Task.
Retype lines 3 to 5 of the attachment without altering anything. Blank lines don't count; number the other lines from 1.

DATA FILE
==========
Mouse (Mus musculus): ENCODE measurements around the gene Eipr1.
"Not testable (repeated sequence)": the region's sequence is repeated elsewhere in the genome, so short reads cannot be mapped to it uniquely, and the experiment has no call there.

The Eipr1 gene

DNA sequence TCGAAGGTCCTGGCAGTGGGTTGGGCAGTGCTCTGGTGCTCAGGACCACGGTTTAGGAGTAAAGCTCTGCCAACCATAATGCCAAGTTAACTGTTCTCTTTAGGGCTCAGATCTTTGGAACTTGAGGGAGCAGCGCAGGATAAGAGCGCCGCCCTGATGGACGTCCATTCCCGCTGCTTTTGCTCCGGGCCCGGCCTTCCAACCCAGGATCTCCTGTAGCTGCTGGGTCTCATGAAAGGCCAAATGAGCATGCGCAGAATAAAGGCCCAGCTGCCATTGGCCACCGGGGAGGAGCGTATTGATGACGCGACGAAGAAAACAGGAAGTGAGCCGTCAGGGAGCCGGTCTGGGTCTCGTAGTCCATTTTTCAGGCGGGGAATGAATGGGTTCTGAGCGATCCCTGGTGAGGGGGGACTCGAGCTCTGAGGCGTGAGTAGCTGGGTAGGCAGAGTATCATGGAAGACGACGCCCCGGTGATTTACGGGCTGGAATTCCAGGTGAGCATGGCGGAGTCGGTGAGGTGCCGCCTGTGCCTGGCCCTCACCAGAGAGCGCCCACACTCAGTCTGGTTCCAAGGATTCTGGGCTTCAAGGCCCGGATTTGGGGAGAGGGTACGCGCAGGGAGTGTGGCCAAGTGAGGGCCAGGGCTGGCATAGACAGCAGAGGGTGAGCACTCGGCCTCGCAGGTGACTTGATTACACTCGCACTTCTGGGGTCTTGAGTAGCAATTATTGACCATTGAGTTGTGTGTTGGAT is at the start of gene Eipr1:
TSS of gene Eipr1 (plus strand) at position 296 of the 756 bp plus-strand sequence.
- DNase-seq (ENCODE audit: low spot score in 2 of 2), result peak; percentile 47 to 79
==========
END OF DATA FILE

The Eipr1 gene

DNA sequence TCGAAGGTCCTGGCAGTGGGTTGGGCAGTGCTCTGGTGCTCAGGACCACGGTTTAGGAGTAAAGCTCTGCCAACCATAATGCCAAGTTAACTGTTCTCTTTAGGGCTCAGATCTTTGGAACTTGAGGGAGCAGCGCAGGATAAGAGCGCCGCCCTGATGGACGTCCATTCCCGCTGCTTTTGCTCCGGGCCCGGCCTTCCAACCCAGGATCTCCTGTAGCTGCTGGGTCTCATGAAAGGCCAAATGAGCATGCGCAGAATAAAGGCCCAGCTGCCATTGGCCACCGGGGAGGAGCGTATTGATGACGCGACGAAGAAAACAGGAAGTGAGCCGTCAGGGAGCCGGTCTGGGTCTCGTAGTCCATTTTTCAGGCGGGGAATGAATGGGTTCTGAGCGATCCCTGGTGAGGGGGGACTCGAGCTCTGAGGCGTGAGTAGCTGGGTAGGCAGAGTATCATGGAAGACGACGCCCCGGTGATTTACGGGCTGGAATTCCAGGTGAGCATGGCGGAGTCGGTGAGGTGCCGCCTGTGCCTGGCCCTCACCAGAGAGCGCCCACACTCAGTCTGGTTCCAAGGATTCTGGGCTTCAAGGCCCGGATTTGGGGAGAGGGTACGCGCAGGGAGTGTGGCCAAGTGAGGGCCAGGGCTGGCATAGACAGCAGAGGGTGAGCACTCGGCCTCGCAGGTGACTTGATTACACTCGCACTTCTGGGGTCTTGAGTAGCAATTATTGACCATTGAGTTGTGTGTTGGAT is at the start of gene Eipr1:
TSS of gene Eipr1 (plus strand) at position 296 of the 756 bp plus-strand sequence.